I have been trying to understand more about what everyone keeps calling Turkey Mites. After studying this in detail to find out more I keep finding little about turkey mites. So for from what I have found ( I maybe wrong - insufficient information) there really isn't such thing as a turkey mite other than a new term to describe these small bugs. The bugs are real and appear to be classified as Seed Ticks which are the larvae stage of tick growth.
Seed Ticks"SEED TICKS / TURKEY MITES" SERIOUS PESTS
By Lee Townsend
Lone star tick larvae and nymphs (immature stages) are very abundant now. Earlier in the summer, female ticks deposited masses of several thousand eggs on the ground. Anyone unfortunate enough to stand in or to pass through such a site can easily pick up dozens (and dozens) of larvae. A sample that arrived this week contained 104 pin- head sized ticks picked off of a 4-year old.
These tiny, 6 or 8-legged creatures, also called "seed ticks, sometimes turkey mites", are most active between July and October. During this time, the larvae climb low vegetation and wait with outstretched front legs to latch on to passing animals or humans. Once "on board", they crawl around to find a suitable place to attach and feed. The painful feeding site can be irritating for days after the tick has detached or been removed.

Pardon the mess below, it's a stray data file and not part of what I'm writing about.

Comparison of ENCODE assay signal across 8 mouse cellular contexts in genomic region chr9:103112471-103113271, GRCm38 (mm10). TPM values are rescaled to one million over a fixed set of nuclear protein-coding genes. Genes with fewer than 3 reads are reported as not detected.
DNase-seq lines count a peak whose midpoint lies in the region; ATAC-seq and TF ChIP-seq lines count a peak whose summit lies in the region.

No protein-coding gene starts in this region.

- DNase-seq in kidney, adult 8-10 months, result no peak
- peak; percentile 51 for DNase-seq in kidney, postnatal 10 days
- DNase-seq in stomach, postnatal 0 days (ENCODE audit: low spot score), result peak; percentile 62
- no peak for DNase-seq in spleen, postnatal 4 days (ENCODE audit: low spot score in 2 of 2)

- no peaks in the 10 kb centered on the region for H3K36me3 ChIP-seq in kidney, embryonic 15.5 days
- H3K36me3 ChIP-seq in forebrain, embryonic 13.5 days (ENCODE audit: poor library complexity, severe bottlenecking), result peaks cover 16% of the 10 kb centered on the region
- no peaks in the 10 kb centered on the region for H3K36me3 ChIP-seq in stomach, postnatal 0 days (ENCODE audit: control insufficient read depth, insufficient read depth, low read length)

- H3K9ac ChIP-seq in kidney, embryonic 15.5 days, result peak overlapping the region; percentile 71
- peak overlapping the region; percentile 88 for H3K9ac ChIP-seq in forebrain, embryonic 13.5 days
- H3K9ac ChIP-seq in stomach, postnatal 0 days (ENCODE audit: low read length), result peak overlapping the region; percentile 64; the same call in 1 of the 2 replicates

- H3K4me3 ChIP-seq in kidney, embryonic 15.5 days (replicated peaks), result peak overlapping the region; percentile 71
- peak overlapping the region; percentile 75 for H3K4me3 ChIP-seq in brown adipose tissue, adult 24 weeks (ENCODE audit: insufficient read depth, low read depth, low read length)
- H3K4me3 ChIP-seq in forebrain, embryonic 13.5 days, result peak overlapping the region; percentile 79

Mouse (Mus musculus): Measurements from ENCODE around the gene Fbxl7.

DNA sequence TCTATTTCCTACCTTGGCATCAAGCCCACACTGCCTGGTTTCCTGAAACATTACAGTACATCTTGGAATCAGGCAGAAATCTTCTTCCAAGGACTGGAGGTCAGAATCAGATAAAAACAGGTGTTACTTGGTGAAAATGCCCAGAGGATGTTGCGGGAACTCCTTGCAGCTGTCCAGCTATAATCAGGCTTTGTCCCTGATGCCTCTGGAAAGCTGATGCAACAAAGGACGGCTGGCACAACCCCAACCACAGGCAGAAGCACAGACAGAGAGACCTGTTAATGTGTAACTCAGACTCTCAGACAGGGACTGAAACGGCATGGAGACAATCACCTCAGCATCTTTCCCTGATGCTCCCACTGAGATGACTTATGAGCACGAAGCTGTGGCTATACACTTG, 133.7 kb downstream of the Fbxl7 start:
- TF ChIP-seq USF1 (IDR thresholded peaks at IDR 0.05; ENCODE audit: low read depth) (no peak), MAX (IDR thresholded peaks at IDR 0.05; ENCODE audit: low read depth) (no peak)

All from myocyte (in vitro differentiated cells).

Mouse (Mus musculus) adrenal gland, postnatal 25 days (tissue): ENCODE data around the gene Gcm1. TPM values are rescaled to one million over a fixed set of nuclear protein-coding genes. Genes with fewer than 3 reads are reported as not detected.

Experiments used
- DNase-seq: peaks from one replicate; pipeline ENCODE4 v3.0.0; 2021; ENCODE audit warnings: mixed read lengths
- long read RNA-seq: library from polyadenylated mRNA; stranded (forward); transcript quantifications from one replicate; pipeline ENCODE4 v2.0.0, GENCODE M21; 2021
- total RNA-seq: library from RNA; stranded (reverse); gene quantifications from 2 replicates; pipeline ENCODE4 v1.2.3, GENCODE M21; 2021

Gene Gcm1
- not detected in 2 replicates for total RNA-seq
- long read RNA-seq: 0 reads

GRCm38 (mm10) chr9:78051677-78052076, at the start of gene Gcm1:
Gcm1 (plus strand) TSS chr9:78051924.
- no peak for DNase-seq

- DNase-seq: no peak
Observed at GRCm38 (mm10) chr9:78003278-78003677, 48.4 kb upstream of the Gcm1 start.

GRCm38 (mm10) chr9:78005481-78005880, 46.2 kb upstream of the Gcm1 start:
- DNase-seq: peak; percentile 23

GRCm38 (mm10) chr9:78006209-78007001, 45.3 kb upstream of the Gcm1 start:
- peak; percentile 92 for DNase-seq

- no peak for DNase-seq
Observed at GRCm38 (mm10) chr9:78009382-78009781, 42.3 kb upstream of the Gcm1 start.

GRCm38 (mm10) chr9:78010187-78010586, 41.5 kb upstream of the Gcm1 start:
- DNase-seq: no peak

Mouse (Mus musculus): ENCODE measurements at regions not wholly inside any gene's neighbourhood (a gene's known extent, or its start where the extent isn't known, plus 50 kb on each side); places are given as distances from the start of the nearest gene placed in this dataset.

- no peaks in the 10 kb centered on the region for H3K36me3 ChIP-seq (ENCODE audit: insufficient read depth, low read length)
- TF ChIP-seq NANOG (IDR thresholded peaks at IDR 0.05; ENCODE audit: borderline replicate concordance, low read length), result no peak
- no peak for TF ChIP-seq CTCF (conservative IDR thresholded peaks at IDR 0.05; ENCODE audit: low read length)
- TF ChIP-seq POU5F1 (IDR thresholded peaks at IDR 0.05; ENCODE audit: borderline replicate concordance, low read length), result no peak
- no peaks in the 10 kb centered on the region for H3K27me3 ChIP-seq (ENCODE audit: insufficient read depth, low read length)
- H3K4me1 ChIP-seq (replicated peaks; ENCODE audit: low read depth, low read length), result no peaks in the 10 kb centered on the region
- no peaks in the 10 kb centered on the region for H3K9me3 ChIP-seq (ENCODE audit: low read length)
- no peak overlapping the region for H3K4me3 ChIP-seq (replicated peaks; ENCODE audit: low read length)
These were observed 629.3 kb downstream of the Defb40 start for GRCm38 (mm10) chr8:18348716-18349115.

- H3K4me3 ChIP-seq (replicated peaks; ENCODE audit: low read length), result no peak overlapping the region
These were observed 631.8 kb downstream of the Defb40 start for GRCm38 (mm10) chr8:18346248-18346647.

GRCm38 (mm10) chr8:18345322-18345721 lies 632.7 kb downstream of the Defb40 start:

Hikers, hunters, and persons working outdoors should be aware that seed ticks apparently are much more abundant than normal this year. Use repellents and check regularly for ticks. See ENT- 35 for more information.
Clothing repellents that contain permethrin (eg Permanone) can greatly reduce, but not necessarily eliminate encounters with ticks. These products are for clothing not application to the skin. See http:http://www.uky.edu/Agriculture/Entom...ruct/ef618.htm - Ticks and Disease for more information.
what-the-heck-are-turkey-mites/Ticks have four life stages: egg, six-legged larva, eight-legged nymph and adult. After the egg hatches, the tiny larva (sometimes called a “seed tick”) feeds on an appropriate host. The larva then develops (molts) into the larger nymph. The nymph feeds on a host and then molts into an even larger adult. Both male and female adults find and feed on a host, then the females lay eggs sometime after feeding.
So whats the difference between a mite and a tick. Well thats a tougher question because a tick is a large mite.
In Conclusion, Turkey Mites (Seed Ticks) are larvae stage of ticks.WHAT IS A MITE?
Like all arachnids, mites and ticks have 4 pairs of legs, pincer-like mouthparts called "chelicerae," 2 antennae-like appendages near the mouth called "pedipalps," and no antennae. Although all arachnids have 2 main body segments (cephalothorax and abdomen), on mites and ticks the segments are fused and appear to be 1 large segment. Like spiders and most other arachnids, adult mites have 8 legs, while some immature stages have 6 legs.
Okay, So What is a Tick?
A tick is a type of mite: the word "tick" is used to describe large, parasitic mite species that attach themselves to hosts for several days at a time.
SIZE: Most mites are very small (less than 1/10"). Some ticks can grow to about 1/4".
So if you have a couple hundred red dots on you they are Ticks